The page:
Interior Design as most people see it now is something fancy and something that is verging on superficial. Most people would not think of it as something of a necessity and people who are building or renovating their houses or unit and are on a tight budget won’t even bother about it. The prevailing attitude about interior design, as mistaken as they are, are not surprising though. Probably, the images of polished home interiors printed in the glossy pages of magazines coupled with television shows featuring professional interior designers dressed as stylishly posh as possible are what started this misconception that interior designing makes sense only if used on high-end structures.
Interior designing is all about turning an interior space into an effective setting for the intended range of human activities. There is no other definition of interior design as perfectly defining as this. The purpose of interior designing is not fully dictated by aesthetics. Its ultimate purpose is functionality above anything else. Form follows Function. Interior designers’ biggest responsibility is to make sure that an interior space meet the needs of its intended function all the while making sure that the aesthetic appeal is not lost.
Interior Design is not simply something that was just invented by modern humans. Like anything else, it was invented out of necessity, and this necessity has existed since the early ages of human existence. Prehistoric humans used caves to shelter them from extreme weather and protect them from predators. Eventually, they started to settle and build small communities. These early humans left us with caves full of basic drawings which would suggest that they felt the need to design their dwellings according to their idea of beauty. They progressed to using wood, animal skin and other materials found in nature as tools to improve their dwellings.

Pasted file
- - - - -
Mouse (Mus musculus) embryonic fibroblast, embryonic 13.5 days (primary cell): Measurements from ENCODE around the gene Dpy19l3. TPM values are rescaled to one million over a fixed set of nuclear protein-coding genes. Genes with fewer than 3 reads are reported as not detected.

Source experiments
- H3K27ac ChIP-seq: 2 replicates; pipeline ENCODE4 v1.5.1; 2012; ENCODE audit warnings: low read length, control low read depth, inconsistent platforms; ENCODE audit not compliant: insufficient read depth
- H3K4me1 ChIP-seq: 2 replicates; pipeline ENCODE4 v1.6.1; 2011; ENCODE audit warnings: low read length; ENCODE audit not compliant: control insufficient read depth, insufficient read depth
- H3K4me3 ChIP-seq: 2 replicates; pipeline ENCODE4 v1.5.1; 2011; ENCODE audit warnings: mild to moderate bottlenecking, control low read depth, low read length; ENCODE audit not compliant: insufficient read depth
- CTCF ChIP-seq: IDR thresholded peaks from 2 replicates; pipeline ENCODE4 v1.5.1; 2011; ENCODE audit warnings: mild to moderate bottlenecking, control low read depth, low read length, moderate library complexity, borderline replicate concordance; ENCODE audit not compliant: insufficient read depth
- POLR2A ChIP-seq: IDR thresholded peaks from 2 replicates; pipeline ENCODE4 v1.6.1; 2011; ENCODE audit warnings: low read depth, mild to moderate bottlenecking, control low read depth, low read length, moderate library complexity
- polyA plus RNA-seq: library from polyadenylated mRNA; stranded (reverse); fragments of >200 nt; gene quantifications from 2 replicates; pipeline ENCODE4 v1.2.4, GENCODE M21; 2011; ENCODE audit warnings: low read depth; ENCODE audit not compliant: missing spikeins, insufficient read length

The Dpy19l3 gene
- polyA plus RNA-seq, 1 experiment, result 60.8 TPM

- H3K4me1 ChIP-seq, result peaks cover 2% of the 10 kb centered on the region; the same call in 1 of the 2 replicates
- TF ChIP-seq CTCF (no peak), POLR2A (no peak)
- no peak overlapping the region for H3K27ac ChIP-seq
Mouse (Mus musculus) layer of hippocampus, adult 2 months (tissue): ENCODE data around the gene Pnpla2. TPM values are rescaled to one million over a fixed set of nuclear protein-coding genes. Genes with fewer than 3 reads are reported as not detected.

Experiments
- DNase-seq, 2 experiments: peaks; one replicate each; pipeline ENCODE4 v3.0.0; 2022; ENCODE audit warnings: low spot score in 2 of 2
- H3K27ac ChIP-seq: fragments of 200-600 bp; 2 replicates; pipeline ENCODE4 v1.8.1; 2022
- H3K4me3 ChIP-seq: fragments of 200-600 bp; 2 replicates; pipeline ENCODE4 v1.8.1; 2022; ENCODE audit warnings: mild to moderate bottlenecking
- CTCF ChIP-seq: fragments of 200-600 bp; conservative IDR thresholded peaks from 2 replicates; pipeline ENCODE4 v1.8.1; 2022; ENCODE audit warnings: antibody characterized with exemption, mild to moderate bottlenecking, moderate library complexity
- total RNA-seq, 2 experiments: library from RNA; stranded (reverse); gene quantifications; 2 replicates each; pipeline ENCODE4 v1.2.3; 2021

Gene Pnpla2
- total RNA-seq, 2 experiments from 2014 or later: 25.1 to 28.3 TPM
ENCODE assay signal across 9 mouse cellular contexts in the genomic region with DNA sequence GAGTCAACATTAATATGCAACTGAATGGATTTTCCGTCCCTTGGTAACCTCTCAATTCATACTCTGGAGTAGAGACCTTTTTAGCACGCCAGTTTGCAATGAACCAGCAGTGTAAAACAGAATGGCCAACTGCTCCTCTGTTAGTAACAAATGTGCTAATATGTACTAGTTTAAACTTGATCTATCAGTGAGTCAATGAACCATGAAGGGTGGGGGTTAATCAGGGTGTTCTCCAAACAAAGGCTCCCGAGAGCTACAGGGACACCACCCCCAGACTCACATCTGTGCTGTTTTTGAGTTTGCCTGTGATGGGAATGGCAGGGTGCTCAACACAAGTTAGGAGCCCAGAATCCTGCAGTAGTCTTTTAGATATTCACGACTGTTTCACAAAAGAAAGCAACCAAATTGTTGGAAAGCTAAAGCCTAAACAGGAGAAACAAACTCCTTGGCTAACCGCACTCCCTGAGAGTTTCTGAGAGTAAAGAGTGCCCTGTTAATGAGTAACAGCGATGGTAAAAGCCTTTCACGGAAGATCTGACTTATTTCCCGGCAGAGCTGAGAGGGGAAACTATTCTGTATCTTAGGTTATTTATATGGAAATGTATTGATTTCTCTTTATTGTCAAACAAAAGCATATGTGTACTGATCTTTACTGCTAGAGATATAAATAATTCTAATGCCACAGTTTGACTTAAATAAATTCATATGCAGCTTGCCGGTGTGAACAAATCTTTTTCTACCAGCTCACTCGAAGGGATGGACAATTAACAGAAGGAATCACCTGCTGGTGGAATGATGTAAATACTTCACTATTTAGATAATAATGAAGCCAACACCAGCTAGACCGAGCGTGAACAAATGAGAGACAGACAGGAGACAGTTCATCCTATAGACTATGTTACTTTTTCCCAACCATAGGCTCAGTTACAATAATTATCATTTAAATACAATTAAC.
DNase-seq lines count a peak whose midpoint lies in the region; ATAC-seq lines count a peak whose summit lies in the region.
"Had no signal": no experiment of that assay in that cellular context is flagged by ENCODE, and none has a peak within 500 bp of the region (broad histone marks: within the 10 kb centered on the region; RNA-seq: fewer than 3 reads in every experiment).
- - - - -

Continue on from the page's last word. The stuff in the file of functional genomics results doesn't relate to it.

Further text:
The Egyptian, Roman and Greek empires might not have known yet of interior design as a discipline or a profession, but looking at the huge and awe-inspiring architectural structures they left us, they already practice interior designing, with most of the design elements being influenced by religion.
During the 18th and 19th centuries, the strong influence of religion became clearer as seen in the designs of the interior of the huge cathedrals and other massive pillared buildings with carvings and murals. This was followed by the Baroque style with its extravagant ornamentation, exaggerated curves and dramatic grandeur.
It was during the 1900s when Art Deco or Style Modern was born and it completely rejects the extremely elaborate designs of the past movements. It favors strong colors, clean lines and simple functions that exudes elegance and sophistication. Art Deco has still retained a shade of its influence on the current style trends.
As most part of the world was welcoming the age of industrialization, modernism came and introduce simple. clean and functional design. Not long after modernism took hold of the trend, postmodernism was born. Interior designers, from being a part of the backstage crew, started getting on the design stage and becoming important personalities as the time of Modernism and Postmodernism came. The postmodernism movement revolves around the mindset that “less is more”. It leans toward minimalism and uses new and challenging materials for furniture. Since free movement is so much valued in this day and age, postmodernism poses a challenge to interior designers to inject the element of fluidity and portability when it comes to functionality.
Interior Design will, no doubt, undergo many more transformation. Its focus will endlessly shift from one thing to another. However, it is important to be acquainted with its roots and its history so that the purpose of its existence is not lost.